Office of the Vice President for Global Communications

Monday, May 7, 2012

SHARP helps fund research into physical activity for women and girls

When a new sports research center for girls and women opened at U-M in 2011, Susan Woolford knew her work would be an ideal fit.

 

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A researcher whose interests focus on childhood obesity, she successfully applied for and received a grant from SHARP (Sport, Health and Activity Research and Policy Center) to explore the reasons for limited exercise participation among African-American girls that puts them at high risk for chronic diseases.

“The study would not have been possible without SHARP funds,” says Woolford, an assistant professor in pediatrics and communicable diseases, whose study will track girls in Michigan, Georgia and California.

Funding research projects and furthering the conversation about key issues, such as the landmark legislation Title IX, are among SHARP’s efforts. The center has hosted a Title IX speaker series and is coordinating a three-day national conference beginning Wednesday.

The conference is presented as part of the Michigan Meetings, a series of annual interdisciplinary meetings on topics of broad interest to the public and the academic community.

The center focuses on many areas, such as healthy weight management, motivation and exercise adherence, youth sports participation, injuries and injury prevention, and body image and the effects of exercise/sport on the body.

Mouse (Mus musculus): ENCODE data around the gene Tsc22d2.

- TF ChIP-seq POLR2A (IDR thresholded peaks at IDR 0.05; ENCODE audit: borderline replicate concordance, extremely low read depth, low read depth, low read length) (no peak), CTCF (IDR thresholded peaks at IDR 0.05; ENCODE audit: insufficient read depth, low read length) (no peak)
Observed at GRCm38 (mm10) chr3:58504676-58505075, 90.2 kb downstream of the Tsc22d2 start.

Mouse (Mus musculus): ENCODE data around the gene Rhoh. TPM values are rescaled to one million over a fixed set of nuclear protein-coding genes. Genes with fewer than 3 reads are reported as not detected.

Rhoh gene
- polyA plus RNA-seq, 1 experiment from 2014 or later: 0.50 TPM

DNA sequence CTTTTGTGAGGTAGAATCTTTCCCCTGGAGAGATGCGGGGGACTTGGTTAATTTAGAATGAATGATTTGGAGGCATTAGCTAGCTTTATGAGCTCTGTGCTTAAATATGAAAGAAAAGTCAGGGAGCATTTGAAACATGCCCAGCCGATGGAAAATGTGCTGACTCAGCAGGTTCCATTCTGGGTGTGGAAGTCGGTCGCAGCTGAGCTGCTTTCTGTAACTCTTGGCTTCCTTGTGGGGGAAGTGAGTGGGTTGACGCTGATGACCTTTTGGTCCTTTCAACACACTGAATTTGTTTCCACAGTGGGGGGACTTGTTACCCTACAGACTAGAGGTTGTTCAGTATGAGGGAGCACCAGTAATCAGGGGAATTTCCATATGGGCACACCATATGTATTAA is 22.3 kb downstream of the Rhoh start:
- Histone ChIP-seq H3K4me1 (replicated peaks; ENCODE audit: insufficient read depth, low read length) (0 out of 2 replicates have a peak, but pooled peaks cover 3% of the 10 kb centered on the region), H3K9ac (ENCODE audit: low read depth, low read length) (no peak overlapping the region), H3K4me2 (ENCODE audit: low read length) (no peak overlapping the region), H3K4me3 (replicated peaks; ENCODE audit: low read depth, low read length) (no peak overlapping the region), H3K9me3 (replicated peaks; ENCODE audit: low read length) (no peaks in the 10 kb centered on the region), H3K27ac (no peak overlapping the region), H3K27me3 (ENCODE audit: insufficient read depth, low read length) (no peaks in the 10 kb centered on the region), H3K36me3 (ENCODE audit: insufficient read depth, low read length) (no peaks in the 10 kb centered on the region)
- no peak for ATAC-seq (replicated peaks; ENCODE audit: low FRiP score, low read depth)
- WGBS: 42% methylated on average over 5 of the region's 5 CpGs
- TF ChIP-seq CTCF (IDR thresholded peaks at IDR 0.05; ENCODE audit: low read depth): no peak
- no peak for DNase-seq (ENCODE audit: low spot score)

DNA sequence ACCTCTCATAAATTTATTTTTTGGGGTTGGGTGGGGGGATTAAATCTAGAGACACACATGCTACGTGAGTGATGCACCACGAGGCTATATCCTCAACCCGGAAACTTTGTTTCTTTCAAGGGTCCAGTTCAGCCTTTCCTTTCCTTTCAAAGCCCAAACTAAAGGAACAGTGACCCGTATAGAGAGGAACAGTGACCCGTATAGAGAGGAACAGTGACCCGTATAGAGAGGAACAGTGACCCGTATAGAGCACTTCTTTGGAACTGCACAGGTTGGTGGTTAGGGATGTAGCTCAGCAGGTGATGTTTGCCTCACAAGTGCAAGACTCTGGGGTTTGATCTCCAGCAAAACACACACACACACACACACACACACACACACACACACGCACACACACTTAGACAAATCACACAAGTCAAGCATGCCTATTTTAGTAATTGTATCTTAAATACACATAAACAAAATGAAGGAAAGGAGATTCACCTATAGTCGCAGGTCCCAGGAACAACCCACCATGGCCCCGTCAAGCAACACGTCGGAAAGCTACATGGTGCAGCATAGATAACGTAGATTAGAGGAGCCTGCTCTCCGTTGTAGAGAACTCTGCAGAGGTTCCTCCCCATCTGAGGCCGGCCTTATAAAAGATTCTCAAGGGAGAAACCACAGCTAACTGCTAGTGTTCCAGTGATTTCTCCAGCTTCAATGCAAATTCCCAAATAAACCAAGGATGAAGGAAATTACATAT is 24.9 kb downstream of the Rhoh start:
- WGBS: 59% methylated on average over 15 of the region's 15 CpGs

SHARP is a partnership between the Women’s Sports Foundation and the Institute for Research on Women and Gender and the School of Kinesiology. The center is located in IRWG’s offices in Lane Hall.

Kathy Babiak, SHARP co-director and associate professor of sport management, says her efforts with the center have involved networking with experts worldwide and many U-M faculty. This includes distributing research grants to shed light on important issues relating to sports and physical activity for women and girls.

SHARP funds up to five 18-month proposals each year, with a maximum of $15,000 per award, she says.

Kathryn Heinze, assistant professor of kinesiology, was one of the first SHARP grant recipients. She and colleagues Justin Heinze, a post-doctoral research associate at the Center for Research on Learning and Teaching, and Sarah Clark, a research assistant professor in pediatrics, are examining the factors influencing parents’ support for their children’s high school athletic participation, including how gender role beliefs affect differences in willingness to pay for girls’ versus boys’ sports.

“The funding from SHARP has led to interdisciplinary, cross-campus collaborations between the School of Kinesiology and General Pediatrics to look at gender and children’s sports,” Heinze says. ”Recognizing the physical, social and emotional benefits that come with participating in high school athletics, we hope this research will shed light on possible barriers to participation.”